A good if not stellar example of the sex and crime thriller. Reminded me of The Man with My Face in reverse with a bit of The Invasion of the Body Snatchers thrown in.
Steve Nolan wakes up from a drunken (or drugged?) stupor to discover the woman who claims to be his wife is a sexpot impostor. No one believes him when he insists she is not his wife. He approaches his pal Bill Rhodes, a cop, then his ex-girlfriend Claire. They begrudgingly allow for the possibility of truth in his preposterous story. The two become his only allies.
To save money Steve and his wife live with his bedridden aunt and Dr. Earl Paige and Janice Langford Nolan (the fake wife) seem to be victimizing her for some unknown reason. Even with the frequent visits from Paige Aunt Eda ‘s health worsens rather than improves. Could it be all that food Jan keeps preparing? As the story progresses it is clear that Doc Paige, a one time friend of the Nolan family, and the fake Jan have joined in a conspiracy against Steve. But why?
When a dead woman is pulled from a river Rhodes asks Steve to identify her. Though she’s been violently beaten (and later learned been raped repeatedly) Steve is able to confirm that the woman is the real Jan. To borrow a phrase from Richard Prather — Steve is in some kind of pickle now.
Monarch Books, the publisher, was one of the leading marketers of sleazy paperback originals in the late 50s and early 60s. They loved sex of all kinds — straight, gay, lesbian, three ways, bigamy — and even ventured into publishing non-fiction books about “perverts” and “sexual deviants.” It was a prerequisite that any novel published by Monarch contain a heavy dose of sex. Brewer delivered the goods with passages like these:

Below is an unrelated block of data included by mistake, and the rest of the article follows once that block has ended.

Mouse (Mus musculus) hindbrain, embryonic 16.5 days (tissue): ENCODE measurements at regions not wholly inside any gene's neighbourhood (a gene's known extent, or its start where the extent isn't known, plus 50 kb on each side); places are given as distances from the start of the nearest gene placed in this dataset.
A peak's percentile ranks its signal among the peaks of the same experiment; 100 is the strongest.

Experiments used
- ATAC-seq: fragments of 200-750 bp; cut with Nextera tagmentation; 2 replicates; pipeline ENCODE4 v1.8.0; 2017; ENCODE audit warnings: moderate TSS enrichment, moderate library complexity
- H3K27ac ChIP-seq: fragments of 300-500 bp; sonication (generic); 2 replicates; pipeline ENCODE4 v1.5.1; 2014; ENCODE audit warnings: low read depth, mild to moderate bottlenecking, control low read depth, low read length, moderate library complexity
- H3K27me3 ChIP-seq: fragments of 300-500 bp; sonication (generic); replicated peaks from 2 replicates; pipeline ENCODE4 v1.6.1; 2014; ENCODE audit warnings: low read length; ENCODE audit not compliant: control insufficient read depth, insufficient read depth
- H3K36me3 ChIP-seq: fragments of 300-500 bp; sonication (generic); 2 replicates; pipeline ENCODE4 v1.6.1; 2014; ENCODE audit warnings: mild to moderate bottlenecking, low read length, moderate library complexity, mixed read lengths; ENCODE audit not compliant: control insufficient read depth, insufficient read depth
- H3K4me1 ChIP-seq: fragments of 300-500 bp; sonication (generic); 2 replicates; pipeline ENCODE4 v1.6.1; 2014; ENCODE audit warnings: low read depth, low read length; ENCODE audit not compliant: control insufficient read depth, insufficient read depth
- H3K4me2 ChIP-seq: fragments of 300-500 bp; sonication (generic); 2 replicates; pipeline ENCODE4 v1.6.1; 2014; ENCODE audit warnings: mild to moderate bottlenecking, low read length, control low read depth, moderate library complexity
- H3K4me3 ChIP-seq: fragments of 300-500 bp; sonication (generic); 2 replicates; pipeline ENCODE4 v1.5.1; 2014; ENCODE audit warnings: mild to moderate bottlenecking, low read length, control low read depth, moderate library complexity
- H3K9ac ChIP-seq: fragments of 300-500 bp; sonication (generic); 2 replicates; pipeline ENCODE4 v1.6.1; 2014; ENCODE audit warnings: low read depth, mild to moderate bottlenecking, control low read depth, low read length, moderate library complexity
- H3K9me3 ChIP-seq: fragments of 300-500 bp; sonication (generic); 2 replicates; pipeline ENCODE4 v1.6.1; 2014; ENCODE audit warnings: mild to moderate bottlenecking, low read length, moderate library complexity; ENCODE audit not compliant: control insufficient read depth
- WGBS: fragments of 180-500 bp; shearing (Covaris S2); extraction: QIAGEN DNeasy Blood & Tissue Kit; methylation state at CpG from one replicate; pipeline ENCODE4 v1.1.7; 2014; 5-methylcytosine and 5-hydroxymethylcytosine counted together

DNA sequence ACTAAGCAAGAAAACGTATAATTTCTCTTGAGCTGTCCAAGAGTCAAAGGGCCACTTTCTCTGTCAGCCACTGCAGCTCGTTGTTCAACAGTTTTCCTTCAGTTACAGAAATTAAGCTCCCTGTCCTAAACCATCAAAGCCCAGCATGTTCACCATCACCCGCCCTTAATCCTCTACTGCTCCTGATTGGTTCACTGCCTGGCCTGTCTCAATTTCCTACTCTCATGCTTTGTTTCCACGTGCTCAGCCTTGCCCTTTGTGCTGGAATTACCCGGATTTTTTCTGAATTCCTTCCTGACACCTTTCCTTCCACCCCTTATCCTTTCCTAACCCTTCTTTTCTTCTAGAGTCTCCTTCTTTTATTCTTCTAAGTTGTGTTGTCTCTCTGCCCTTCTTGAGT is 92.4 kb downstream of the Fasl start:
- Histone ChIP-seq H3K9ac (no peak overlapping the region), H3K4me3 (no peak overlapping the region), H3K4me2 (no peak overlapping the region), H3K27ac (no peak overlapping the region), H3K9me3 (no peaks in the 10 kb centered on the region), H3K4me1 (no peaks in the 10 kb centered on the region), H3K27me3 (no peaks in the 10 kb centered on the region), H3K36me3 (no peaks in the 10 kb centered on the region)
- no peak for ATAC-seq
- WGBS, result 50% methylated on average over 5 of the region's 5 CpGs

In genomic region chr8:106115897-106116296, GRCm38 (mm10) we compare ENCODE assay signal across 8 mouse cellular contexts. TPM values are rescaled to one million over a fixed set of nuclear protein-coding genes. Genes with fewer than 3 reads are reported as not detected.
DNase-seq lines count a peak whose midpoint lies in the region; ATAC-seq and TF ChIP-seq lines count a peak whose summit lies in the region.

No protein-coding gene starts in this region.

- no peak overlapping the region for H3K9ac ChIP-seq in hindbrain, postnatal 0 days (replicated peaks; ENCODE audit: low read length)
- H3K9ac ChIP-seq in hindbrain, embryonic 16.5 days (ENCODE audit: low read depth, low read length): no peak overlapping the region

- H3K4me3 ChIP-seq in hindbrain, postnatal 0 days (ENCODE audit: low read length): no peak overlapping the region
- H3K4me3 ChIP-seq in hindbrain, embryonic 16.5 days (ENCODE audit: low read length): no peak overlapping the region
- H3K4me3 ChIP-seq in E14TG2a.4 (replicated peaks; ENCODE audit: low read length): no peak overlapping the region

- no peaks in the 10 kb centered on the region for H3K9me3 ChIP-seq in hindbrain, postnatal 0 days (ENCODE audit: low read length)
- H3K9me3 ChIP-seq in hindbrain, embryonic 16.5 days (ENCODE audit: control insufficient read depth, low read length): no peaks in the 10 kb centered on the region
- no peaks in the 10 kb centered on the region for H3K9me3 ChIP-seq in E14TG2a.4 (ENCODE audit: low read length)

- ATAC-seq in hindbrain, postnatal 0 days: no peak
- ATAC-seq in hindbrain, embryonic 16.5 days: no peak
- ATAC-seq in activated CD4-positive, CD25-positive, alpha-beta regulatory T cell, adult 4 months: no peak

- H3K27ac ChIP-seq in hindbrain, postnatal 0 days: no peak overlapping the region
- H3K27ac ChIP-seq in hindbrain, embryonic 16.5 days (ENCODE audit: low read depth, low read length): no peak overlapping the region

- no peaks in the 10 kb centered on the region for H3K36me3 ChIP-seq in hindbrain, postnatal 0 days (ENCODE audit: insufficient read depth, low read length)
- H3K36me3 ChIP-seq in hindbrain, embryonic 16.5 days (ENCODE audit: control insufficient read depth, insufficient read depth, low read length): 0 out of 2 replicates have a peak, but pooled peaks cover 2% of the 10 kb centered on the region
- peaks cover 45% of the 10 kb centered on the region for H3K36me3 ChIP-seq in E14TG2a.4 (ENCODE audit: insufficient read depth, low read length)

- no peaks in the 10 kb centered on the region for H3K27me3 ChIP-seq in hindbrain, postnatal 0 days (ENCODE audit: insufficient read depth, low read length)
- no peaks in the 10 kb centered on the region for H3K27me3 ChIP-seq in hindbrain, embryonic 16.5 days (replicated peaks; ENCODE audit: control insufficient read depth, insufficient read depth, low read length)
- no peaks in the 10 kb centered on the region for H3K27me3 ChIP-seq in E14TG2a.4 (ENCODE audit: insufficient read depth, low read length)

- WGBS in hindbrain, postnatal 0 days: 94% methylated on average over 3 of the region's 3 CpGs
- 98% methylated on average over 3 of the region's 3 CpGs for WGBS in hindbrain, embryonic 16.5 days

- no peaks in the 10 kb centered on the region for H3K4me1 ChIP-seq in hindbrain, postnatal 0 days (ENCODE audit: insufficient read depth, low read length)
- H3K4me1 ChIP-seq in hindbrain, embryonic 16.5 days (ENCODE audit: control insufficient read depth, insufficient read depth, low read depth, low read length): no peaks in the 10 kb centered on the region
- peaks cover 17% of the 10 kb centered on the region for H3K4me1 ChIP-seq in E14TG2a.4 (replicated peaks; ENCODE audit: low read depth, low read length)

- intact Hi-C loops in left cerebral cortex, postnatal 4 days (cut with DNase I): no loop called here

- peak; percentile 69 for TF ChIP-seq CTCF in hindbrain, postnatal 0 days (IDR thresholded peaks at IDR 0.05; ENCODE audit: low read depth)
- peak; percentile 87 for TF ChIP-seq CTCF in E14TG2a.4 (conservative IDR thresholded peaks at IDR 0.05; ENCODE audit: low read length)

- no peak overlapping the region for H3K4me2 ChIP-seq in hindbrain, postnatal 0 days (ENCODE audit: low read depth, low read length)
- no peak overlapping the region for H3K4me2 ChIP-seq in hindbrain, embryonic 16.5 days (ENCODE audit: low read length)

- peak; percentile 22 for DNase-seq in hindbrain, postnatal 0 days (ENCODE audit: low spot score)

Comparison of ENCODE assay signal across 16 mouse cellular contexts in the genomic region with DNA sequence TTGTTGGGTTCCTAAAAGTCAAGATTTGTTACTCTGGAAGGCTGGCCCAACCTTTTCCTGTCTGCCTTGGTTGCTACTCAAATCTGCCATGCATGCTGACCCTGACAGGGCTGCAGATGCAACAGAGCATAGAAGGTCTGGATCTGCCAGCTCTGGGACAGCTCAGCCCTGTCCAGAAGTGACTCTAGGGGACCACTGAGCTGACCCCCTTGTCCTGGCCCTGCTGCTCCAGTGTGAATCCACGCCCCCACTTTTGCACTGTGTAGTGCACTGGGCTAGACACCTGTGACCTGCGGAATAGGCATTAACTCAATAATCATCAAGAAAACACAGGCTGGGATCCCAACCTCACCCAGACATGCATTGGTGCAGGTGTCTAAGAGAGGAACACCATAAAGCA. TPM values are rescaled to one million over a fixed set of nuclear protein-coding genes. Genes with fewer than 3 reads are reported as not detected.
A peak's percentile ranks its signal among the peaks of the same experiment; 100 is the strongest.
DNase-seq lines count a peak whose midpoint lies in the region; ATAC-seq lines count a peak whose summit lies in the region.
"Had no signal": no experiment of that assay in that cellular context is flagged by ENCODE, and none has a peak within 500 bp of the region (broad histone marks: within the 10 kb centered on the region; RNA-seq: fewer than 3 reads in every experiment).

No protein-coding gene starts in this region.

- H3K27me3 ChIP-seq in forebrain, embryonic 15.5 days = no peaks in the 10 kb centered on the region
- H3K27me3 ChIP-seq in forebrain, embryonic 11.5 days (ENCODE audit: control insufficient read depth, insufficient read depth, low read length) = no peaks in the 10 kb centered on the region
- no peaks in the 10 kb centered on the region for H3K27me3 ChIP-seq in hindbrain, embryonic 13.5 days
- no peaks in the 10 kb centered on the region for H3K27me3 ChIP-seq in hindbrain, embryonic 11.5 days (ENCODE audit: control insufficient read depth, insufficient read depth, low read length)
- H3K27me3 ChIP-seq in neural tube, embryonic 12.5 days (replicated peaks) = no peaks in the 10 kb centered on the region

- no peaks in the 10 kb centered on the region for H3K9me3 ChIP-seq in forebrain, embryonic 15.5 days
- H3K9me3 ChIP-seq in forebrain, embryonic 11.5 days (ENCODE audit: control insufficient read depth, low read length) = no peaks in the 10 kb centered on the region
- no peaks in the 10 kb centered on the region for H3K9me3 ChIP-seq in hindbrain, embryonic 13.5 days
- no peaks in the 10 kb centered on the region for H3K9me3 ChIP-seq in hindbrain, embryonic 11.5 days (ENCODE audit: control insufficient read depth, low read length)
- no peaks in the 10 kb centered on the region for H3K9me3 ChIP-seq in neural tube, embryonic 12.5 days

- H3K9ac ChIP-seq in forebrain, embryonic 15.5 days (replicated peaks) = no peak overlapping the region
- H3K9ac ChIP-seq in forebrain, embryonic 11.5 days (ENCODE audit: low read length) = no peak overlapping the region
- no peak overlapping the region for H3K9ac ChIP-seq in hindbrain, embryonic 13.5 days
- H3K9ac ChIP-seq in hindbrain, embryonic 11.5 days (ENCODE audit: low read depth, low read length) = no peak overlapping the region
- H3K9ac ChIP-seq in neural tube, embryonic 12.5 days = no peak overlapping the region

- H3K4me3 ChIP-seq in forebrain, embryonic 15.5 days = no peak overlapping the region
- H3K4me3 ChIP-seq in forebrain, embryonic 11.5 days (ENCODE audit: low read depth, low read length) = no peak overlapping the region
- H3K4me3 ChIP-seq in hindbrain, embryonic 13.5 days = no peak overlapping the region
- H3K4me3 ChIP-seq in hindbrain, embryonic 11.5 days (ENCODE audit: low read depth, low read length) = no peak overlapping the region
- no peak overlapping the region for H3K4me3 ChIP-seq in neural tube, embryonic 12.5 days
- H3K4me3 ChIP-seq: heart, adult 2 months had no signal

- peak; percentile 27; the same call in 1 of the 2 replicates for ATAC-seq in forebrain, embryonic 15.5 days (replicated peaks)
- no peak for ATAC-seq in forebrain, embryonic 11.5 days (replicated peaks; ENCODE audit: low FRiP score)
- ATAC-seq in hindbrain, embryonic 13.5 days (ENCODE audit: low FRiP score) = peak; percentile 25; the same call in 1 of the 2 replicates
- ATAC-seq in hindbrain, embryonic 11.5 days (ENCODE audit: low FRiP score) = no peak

There were other girls. When one sells mattresses one has an in. Talk comes quickly to the point. A woman wants to buy a mattress. Take it from there.
She didn’t say, “Yes.” It wasn’t combustion, not that time.” She asked him point blank, “Oh, damn you! Do it to me — hurry, before I go crazy! Do it to me, now!”
When he touched [her breasts] she moaned, touching him with a savagery that made him explode, her body a circus of frantic urgency. And he as wild and frantic as she — lost in a world of heat and desire.
She laughed with wild abandon, savoring this tumultuous moment, riding her passion like a running steed, hoarsely gasping half-intelligible words.
I can’t help but think that last pun was Brewer’s private joke at his requirement to fill pages with this kind of thing. Fulsome breasts and erect nipples abound. Frequent use of the word “savagery” and its adjectival form sum up Brewer’s style of sex writing. The woman’s bodies are always described in great detail in these books. I find it laughable that nothing is ever mentioned about the guys other than their hands. No wonder a lot of these writers were so good at writing lesbian sleaze as well.
The crime plot is typical of this kind of book and not meant to be anything other than a frame-work on which to get a guy in trouble with violent thugs and temptresses of the flesh. This is one of Brewer’s lesser books with few twists, but he tells a fast-paced, exciting story. At least you’re rooting for Steve to be proven right. Unlike most of his books published for Gold Medal which were bleaker and more cruel this one even has a happy ending.